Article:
Restaurant Review: A Killer Combination Of Style & Romance At Gaja
The Korean fusion restaurant in Ponsonby is a newcomer with atmosphere, featuring Hwayo soju-cured fish, rice gnocchi and shamlessly indulgent gochujang chicken
Address: 4 Brown St, Ponsonby
Phone: (09) 600 3466
Drinks: Fully licensed
From the menu: Slaw $12; Ssam pork wraps $24; Sunset salmon $26; Kimchi fried rice $22; Ssiba chicken $32
Score: 0-7 Steer clear. 8-12 Disappointing, give it a miss. 13-15 Good, give it a go. 16-18 Great, plan a visit. 19-20 Outstanding, don’t delay.
It’s considered poor form for a restaurant reviewer to show up on opening night but, what with soft openings and pre-launch Insta-hype, it’s not always clear when opening night is. I mistakenly showed up somewhere recently about half an hour after they’d opened the doors for the first time, and when they asked for my order I joked “what’s popular?”. The waiter didn’t get it and, with a straight face, pointed to a few things on the menu, inadvertently smudging the ink in the process.
Some say a restaurant should have everything running perfectly from the get-go but I think that’s unreasonable — my view is that you should treat any mistakes with good will, that practice makes perfect and that we’ll keep on getting the same food by the same people unless we’re willing to cut the new ones some slack.
All of which is to say that I hope the team at Gaja don’t feel too aggrieved that I ate their food for dinner not just on the first night but, due to a clerical error, on the second night as well. The circumstances of this administrative bungle are too boring to waste your time with but both meals were very pleasant experiences and I’m happy to recommend you book in your own double-header.
It’s a Korean restaurant occupying a corner space in the excellent Ponsonby Central, which was a regular drop-in spot for myself and my many children while out for a walk on Saturday morning. There’s been a strategic shift from retail to hospitality at Ponsonby Central and there are now fewer reasons for a family visit.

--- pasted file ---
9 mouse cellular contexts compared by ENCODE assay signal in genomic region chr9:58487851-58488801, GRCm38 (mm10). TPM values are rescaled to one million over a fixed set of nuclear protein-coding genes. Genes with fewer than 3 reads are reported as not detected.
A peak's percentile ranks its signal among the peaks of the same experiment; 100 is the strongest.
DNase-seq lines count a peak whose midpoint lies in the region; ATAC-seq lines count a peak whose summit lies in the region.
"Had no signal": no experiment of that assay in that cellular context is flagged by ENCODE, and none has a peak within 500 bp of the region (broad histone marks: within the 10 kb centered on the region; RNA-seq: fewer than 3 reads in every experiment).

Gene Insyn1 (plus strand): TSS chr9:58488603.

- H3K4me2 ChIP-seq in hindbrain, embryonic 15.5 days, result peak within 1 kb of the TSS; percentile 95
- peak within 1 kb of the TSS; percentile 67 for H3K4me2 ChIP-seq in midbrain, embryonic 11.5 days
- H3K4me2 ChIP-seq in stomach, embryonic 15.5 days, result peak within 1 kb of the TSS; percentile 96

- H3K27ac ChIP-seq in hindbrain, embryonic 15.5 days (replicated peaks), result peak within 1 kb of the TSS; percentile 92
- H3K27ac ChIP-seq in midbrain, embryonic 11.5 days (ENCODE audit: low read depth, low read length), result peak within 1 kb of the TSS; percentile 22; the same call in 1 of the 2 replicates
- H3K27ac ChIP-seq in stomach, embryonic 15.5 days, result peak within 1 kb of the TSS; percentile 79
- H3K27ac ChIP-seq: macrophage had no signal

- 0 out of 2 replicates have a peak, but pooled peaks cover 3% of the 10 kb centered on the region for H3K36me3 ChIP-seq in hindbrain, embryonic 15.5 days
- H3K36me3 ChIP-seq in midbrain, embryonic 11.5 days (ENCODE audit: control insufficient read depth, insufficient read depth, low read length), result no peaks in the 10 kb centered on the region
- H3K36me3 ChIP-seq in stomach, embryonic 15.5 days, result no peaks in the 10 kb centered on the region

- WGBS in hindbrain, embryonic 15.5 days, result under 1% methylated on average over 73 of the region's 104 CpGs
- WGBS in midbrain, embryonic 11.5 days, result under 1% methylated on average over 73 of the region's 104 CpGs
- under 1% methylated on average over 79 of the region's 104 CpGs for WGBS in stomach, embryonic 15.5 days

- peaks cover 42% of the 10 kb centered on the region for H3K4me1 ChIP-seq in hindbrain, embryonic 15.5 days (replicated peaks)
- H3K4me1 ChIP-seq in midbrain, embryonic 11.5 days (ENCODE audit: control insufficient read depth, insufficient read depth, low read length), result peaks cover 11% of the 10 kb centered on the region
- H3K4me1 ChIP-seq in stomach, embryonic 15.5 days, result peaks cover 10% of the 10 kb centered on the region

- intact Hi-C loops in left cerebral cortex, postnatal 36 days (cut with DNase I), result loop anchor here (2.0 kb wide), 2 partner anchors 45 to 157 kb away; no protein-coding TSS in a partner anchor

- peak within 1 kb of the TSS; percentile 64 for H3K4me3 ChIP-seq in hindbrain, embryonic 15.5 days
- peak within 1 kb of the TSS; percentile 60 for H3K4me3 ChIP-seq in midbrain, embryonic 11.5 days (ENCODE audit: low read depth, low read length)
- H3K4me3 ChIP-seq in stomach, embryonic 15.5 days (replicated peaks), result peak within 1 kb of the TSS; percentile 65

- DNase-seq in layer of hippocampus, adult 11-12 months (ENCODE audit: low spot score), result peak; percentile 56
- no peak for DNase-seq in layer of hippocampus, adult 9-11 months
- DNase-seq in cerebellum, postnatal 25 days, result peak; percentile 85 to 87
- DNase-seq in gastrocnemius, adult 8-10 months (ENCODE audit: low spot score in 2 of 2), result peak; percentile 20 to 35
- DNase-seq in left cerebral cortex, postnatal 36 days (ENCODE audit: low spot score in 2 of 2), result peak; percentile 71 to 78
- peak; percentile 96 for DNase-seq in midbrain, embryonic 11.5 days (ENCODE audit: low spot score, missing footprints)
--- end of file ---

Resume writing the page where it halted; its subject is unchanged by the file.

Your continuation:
I miss the days of picking up a brown bag of oranges from Ceres but I suppose that high-value transaction, plus a long black now and then, weren’t enough to pay the rent, so now almost the whole back half of the development is devoted to food you can eat there and then.
Gaja’s spot used to be a butcher but the new tenants have done a clever job of making it feel as though it was always a restaurant. It’s a stylish, even romantic space and although there are other excellent Korean joints around Auckland, you can’t say that about many of them.
The atmosphere was a little subdued when I visited but I think that was a first week thing — the staff and, weirdly, the customers, all nervously feeling their way in the new space.
The best Korean food makes you want to keep smashing it even when your stomach is saying no. It’s one of the most shamelessly indulgent cuisines — why just fry something when you can add cheese and then mayo to it? — and the charismatic heat of gochujang keeps you coming back again and again to something like the ssiba chicken, even after the chook itself is all gone and it’s just slices of onion sitting on the slick bottom of the plate in the cheesy, chilli sauce. It’s marketed as “a dish so spicy it’ll make you say f**k” but I didn’t need a fork, I was okay with the chopsticks. In fact if anything I think the chopsticks made the heat easier to take.
I did struggle utensil-wise with the fried rice, metal sticks on a metal plate being a quite tricky way of getting the loose grains into one’s mouth, even after you’d broken the egg yolk which comes on top to try to help bind it all together. I don’t often say it but I don’t think this dish is worth the trouble.
Much easier to use your hands on dishes like the seared duck, which comes with leek kimchi and pancakes so tiny you wonder if there’s been some metric/imperial mixup in the ordering process. The grilled pork works a little better with a combination of perilla and oak lettuce for wrapping, plus a tiny bowl of ssamjang chilli sauce to create one of the loveliest mouthfuls on the menu.
And though it was the least classically Korean, I think my favourite was the “sunset salmon”, which looks and tastes as good as it reads, a bright plate of sliced cured fish stained with marinade, served with dots of avocado creme and some mild chilli. They will sell hundreds of these a week, and deserve to.
They’re keen on offering cocktails, but I don’t think they’ve got them quite right. A “chilli sour” tasted sour, but that word means something a little different on a cocktail list and I missed the layer of foamy egg white that the word would usually indicate. I got some of that foam on their signature Hwaju but it was in a whiskey glass, with a large block of ice and a straw, so you couldn’t enjoy sipping a bit of the top layer and the bottom like you normally would. I’d stick with the beers, and the pretty solid wine list.
Gaja won’t benefit from streetfront publicity in the way that Blue Breeze does on one of the other corners of this complex, but its social media game is strong and the restaurant is offering something different enough that it deserves to build a following among people willing to seek it out.
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